This false invocation of the civil rights movement highlights the incoherence—not to mention dishonesty—in Zuckerberg’s argument. He is so intent on depicting himself as the defender of voices of the dispossessed that he frames his bending to the rich and powerful as similar to defending civil rights protestors facing water cannons in Alabama.
At one point, Zuckerberg argued that the easiest thing would be for Facebook simply to not accept political ads. “From a business perspective, the controversy certainly isn’t worth the small part of our business they make up,” he said. “But political ads are an important part of voice—especially for local candidates, up-and-coming challengers, and advocacy groups that may not get much media attention otherwise. Banning political ads favors incumbents and whoever the media covers.”
To start, publishing political ads is valuable to Facebook’s business beyond the revenue it brings in. Politicians may well decide to break up the company. For self-preservation reasons, Facebook has a stake in cultivating a friendly commercial relationship with those politicians as opposed to declaring their money too dirty to touch. Ideally, of course, someone like Donald Trump takes office who believes that a monopolistic, largely unregulated Facebook was vital to his victory.
But if, indeed, Facebook really didn’t care about losing the money from those ads, it could still ensure a robust political square by publishing politicians’ statements for free. When there were stringent campaign spending limits, you might credibly argue that access to advertising was an important leveling force. But with political spending largely unregulated, advertising actually magnifies the difference between well-funded candidates and those on the fringes.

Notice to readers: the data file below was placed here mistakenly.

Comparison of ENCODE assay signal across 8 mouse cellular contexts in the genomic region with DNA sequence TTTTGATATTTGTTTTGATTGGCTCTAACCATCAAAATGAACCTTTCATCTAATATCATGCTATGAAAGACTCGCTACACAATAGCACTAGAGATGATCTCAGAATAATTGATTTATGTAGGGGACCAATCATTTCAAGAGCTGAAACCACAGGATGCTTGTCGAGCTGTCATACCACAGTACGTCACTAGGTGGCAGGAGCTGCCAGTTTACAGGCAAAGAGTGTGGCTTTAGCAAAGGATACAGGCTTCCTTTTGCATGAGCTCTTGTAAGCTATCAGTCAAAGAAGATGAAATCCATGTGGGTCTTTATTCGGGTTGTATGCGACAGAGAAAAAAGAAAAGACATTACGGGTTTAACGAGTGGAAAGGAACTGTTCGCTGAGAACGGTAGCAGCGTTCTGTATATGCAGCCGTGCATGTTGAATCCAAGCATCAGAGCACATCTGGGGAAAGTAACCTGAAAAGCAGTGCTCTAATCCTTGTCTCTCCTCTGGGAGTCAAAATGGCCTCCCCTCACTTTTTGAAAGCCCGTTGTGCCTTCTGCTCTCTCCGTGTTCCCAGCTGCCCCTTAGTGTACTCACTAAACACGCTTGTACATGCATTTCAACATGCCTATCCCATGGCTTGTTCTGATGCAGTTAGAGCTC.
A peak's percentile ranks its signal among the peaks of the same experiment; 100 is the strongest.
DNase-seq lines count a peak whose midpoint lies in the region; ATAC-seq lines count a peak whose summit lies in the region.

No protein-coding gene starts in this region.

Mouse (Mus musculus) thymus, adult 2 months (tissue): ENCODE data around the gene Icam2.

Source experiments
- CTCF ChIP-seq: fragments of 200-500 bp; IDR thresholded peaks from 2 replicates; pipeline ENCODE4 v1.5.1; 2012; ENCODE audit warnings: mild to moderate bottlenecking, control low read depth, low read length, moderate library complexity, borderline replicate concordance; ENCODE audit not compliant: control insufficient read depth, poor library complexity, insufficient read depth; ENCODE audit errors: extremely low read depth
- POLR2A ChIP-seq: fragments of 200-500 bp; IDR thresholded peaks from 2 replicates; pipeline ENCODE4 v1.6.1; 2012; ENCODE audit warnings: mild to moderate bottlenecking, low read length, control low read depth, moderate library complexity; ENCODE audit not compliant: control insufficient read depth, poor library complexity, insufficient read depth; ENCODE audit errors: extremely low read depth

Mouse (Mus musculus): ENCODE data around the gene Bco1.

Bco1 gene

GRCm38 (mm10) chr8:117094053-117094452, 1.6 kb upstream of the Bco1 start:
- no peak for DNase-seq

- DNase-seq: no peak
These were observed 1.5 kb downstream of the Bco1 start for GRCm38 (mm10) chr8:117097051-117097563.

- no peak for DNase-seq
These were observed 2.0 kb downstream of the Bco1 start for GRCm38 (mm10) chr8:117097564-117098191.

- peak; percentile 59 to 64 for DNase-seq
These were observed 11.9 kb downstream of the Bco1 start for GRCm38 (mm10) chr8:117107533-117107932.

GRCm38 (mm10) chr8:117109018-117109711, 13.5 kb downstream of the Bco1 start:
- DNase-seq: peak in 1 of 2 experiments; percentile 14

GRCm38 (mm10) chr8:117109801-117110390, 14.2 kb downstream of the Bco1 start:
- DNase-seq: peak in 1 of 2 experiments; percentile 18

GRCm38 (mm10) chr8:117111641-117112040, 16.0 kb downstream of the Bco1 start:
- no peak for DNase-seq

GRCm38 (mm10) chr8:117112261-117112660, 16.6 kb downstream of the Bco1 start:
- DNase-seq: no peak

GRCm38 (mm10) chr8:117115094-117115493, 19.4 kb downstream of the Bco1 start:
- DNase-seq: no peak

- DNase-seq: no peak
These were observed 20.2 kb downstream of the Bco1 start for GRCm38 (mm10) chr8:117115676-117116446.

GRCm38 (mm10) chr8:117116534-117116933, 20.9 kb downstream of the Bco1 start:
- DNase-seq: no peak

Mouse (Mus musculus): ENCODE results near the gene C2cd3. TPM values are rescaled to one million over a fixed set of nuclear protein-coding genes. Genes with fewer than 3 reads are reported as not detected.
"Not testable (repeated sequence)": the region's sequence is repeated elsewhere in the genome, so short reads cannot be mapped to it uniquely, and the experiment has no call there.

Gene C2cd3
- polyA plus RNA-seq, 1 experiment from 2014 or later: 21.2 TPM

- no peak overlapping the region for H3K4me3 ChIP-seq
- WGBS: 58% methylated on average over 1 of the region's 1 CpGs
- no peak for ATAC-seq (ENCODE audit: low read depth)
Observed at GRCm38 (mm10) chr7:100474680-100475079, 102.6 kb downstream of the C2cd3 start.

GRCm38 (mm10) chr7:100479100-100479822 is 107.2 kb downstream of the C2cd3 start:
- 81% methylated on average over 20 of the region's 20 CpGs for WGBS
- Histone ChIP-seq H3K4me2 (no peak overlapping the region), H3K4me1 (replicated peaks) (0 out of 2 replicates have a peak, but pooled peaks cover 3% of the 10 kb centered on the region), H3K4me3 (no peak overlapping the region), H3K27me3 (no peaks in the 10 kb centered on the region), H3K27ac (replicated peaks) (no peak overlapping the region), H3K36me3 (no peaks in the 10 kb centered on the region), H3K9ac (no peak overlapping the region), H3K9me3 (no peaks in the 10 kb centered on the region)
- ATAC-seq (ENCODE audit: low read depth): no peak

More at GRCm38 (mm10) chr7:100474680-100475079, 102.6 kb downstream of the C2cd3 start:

Another factual problem for Zuckerberg is that Facebook blocks nudity despite its importance as a means of personal expression. He dealt with that hypocrisy briefly and spoke of pornography rather than nudity. Pornography, he said, “would make people uncomfortable using our platforms.” Before and after he suggested that people who were made uncomfortable by hate speech should simply tolerate it as long as people are “critical of groups without dehumanizing them.” What’s the difference in the discomforts?
I have a suggestion for Zuckerberg: Why not drop all the posturing about getting more voices heard or helping promote progressive change like the civil rights movement? Better that he defend unfettered speech as something that just makes sense to him or feels right or is divinely ordained or market dictated, no matter the consequences it brings. We are all watching the consequences, and they are not helping his case.
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Goodyear’s reCharge Concept Tire Regenerates Burned Off Rubber
If Goodyear scientists have their way, replacing complete tires every year or so simply because a few millimeters of rubber wears off will become a thing of the past. The company this week unveiled a far-out concept for a tire that will automatically generate its own tread, continuously replacing the rubber that sloughs off from…
If Goodyear scientists have their way, replacing complete tires every year or so simply because a few millimeters of rubber wears off will become a thing of the past. The company this week unveiled a far-out concept for a tire that will automatically generate its own tread, continuously replacing the rubber that sloughs off from daily use.
Called reCharge, the concept looks at how to curb the waste that plagues Goodyear’s industry: About 250 million tires were scrapped in the US in 2017. “The tire is one of the few components that doesn’t stay on for the life of the vehicle,” says CTO Chris Helsel. “It’s replaced quite often. So the first problem to solve was to make the tire more of a permanent structure, as part of the vehicle itself.”